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Reconnecting the Corporeal
Laura Davidson|Catalogue Essay for From Centre (2015)
This essay first appeared in the From Centre catalogue for the exhibition jointly curated by Saturation Point Projects and Slate Projects.
©Copyright Patrick Morrissey and Clive Hancock All rights reserved.
The initial survey of each video thumbnail describes a short video of a 'native' craftsperson in Guatemala or Peru, framed by the parameters of short duration and varied pixelation. Clicking on the top few search results, the videos all have a similar formula. The individual in each video is sitting, both hands active with wood and yarn, deftly weaving. Stretches of unfinished patterns of grids and abstract forms pull back to the weaver themselves. Backstrap weaving allows the body to maintain the tension of the fabric stretching out in front of the weaver, after the mind has authored the patternation. The corporeal centres the tension of the pattern; the programmed grid lines of weft and warp become an exploratory synchronicity of body and mind.
Backstrap weaving is historically rooted within the cultures of the Mayan civilisation, a people also known for their interest in mathematics and the sciences. ‘Weaving’ in the generic lends itself not just to a grid aesthetic, but also to the birth of computer programming. It is common to quote anecdotally that Ada Lovelace, the author of the first programme for Charles Babbage’s Analytical Engine, drew on her knowledge of mathematics and the punch cards of the Jacquard loom to write her first algorithm. Weaving links computation back to craft, thought, surface, material, corporeality, the gesture; the mark.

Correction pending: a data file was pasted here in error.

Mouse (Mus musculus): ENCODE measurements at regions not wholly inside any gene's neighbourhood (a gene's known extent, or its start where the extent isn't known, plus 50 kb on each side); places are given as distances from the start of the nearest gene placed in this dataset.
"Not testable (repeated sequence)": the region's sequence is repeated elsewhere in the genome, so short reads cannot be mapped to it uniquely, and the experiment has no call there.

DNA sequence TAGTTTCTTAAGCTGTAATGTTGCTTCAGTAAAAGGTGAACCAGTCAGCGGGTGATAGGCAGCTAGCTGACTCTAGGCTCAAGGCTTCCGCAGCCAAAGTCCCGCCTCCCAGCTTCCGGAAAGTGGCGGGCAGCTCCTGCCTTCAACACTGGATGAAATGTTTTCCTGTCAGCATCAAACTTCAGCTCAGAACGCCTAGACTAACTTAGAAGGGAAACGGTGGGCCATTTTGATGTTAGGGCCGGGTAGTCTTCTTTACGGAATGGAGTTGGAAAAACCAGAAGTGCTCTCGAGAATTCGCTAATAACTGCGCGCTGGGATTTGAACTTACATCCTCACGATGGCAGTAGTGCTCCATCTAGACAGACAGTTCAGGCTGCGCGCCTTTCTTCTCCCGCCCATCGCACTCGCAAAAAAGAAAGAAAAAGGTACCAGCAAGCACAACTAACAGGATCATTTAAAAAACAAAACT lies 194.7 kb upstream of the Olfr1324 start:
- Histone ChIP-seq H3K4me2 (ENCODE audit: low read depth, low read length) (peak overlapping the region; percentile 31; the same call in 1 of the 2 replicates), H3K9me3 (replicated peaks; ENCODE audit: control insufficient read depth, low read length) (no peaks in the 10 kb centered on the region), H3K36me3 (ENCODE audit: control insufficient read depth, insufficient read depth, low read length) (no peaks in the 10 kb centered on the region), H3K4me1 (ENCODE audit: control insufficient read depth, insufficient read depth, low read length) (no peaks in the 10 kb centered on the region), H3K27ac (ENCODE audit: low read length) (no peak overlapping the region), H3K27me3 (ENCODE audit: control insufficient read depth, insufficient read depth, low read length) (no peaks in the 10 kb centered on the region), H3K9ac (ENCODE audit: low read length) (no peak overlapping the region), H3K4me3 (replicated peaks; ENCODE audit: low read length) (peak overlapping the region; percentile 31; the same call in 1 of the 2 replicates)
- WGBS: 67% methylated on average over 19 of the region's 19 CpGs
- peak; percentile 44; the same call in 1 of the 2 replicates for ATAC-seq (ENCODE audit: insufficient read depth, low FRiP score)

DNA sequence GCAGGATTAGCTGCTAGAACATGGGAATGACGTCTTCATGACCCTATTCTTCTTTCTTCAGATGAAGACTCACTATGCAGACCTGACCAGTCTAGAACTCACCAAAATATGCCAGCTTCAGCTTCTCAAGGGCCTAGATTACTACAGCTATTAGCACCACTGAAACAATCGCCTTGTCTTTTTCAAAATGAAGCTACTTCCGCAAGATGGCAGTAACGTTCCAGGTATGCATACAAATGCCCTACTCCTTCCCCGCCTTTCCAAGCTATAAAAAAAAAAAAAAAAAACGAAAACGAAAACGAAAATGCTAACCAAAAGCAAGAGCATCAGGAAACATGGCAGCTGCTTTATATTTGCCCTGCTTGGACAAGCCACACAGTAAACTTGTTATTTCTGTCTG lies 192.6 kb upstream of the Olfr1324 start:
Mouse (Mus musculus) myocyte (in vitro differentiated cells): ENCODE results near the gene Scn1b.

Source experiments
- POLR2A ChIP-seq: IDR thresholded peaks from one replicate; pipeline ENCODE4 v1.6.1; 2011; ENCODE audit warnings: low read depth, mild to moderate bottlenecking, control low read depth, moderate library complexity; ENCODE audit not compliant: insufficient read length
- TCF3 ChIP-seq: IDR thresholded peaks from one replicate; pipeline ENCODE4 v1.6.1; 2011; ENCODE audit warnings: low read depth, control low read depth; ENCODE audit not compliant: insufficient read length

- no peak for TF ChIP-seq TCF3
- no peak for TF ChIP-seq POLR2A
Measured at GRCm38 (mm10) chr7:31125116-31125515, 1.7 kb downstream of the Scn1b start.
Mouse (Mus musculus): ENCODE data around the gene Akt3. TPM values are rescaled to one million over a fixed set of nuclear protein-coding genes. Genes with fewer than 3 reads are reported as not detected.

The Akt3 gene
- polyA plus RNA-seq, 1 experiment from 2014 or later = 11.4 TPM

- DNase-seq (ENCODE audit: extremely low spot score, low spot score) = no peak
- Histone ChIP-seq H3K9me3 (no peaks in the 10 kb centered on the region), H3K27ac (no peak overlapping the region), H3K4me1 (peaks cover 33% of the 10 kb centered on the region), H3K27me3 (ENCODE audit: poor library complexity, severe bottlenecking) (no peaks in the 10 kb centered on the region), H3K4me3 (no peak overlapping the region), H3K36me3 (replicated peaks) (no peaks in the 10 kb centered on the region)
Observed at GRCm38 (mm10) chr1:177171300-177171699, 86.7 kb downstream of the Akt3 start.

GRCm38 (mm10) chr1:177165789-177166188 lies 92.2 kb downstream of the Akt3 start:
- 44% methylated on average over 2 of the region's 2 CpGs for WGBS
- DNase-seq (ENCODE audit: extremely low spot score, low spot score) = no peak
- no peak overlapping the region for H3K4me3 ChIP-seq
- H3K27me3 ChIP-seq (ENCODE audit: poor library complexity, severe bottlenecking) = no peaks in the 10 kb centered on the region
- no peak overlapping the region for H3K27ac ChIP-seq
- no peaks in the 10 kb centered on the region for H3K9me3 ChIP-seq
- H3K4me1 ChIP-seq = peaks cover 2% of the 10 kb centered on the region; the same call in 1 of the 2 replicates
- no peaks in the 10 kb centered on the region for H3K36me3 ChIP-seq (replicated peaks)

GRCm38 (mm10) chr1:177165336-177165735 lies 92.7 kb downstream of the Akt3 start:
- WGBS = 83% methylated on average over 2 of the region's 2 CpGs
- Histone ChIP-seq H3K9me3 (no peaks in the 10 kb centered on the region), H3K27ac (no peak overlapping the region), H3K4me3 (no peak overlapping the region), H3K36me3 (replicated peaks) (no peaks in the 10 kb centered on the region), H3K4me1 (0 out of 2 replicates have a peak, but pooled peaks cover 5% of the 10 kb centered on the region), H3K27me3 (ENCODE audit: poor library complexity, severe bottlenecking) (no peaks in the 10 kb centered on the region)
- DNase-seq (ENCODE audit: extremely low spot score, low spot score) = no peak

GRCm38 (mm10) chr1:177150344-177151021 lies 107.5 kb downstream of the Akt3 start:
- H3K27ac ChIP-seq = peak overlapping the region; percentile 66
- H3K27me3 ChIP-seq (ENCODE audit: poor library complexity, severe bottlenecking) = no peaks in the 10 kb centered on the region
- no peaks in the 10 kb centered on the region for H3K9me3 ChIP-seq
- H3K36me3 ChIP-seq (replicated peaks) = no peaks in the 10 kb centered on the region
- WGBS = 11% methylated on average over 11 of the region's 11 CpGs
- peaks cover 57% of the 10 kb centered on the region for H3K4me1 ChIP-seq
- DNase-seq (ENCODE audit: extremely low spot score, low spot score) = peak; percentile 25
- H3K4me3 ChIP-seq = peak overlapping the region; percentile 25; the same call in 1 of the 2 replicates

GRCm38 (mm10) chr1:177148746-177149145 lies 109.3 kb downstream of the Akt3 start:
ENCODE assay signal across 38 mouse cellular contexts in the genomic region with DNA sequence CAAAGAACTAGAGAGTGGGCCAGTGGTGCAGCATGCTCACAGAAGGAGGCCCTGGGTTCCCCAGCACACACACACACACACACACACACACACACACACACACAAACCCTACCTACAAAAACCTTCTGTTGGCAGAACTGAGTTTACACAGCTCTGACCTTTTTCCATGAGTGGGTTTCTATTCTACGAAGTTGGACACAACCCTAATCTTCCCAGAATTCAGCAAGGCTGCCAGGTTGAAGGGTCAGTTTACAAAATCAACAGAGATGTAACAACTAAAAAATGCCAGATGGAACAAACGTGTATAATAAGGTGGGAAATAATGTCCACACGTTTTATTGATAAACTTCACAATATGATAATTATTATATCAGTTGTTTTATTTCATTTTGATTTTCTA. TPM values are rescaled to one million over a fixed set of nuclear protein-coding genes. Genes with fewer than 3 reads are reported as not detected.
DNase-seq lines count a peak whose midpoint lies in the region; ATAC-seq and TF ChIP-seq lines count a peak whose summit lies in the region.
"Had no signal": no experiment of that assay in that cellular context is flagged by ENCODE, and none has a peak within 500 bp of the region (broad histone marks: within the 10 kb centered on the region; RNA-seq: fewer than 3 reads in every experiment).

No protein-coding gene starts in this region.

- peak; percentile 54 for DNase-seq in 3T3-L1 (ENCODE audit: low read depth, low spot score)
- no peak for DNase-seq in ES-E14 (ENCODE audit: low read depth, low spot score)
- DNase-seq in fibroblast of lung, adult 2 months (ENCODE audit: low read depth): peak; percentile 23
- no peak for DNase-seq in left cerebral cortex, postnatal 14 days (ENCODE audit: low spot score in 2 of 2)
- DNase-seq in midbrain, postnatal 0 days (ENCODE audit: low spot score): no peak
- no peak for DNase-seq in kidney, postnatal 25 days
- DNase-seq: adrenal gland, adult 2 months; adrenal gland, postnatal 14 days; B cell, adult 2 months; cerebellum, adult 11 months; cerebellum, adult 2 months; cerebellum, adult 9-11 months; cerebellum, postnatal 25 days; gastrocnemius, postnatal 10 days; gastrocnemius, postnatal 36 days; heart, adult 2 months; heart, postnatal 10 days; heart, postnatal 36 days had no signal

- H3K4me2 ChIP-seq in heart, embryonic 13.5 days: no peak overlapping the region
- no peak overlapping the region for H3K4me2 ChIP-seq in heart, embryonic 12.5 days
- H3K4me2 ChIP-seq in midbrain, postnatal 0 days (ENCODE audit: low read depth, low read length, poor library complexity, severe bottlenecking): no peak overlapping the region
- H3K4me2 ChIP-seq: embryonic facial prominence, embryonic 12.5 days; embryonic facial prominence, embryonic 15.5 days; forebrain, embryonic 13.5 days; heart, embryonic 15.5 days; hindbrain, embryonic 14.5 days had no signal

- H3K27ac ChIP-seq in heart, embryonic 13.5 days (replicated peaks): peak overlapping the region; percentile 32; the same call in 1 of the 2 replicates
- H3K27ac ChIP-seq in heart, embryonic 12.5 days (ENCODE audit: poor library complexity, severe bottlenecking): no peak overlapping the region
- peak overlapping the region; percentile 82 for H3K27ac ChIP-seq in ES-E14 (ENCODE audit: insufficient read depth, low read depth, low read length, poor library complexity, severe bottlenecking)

In the gallery space names are attributed to works, which are then attributed to
the bodies that made them. Strong circuits of geometry undulate across the space,
exemplifying a quasi-
Robin Seir appears actively to want to subvert meticulous geometries by producing
them with sporadic blemishes on the surface. There is of course an apparent self-
There are, of course, mechanised processes within the work on display that contradict
this hypothesis; Rhys Coren, Tess Jaray and Guilia Ricci all use laser cutting to
create forms that appear hand-
There are oppositions set between human and machine, as if they are to ceaselessly
continue as Cartesian binaries. This type of opposition suggests that the digital
can only extend from machine practices. In fact, the etymology of ‘digital’ stems
from the Latin 'digitus' meaning finger or toe. Symbolically, the use of the word
is suggesting a performed interaction between the human body and its environment.
The digit, therefore, is a way the corporeal can immerse itself within the physical
environment in order to make sense of it; the fingers and toes provide an interface
for the brain. Digits were also used as early mathematical tools; for calculating
trades and time. The finger, the human hand and thus the gesture are apparent in
'From Centre', even if the output looks, and has been, mechanised. The indexical
processes seen throughout the work exhibited are in fact driven by the script of
the mind, for the body to execute. There grasps for meaning in the practices in From
Centre, which can appear machine-
1. See the OpenSource movement in software design or botnets, where a programme pulls in many computers on a network to carry out an attack on another system